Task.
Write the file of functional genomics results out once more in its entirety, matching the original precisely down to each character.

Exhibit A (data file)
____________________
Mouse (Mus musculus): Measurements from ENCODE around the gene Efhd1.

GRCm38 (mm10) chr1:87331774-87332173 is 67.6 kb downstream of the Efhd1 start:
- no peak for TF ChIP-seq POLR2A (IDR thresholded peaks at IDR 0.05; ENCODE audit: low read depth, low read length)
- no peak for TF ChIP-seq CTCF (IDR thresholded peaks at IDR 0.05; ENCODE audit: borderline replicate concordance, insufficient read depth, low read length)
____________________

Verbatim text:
Mouse (Mus musculus): Measurements from ENCODE around the gene Efhd1.

GRCm38 (mm10) chr1:87331774-87332173 is 67.6 kb downstream of the Efhd1 start:
- no peak for TF ChIP-seq POLR2A (IDR thresholded peaks at IDR 0.05; ENCODE audit: low read depth, low read length)
- no peak for TF ChIP-seq CTCF (IDR thresholded peaks at IDR 0.05; ENCODE audit: borderline replicate concordance, insufficient read depth, low read length)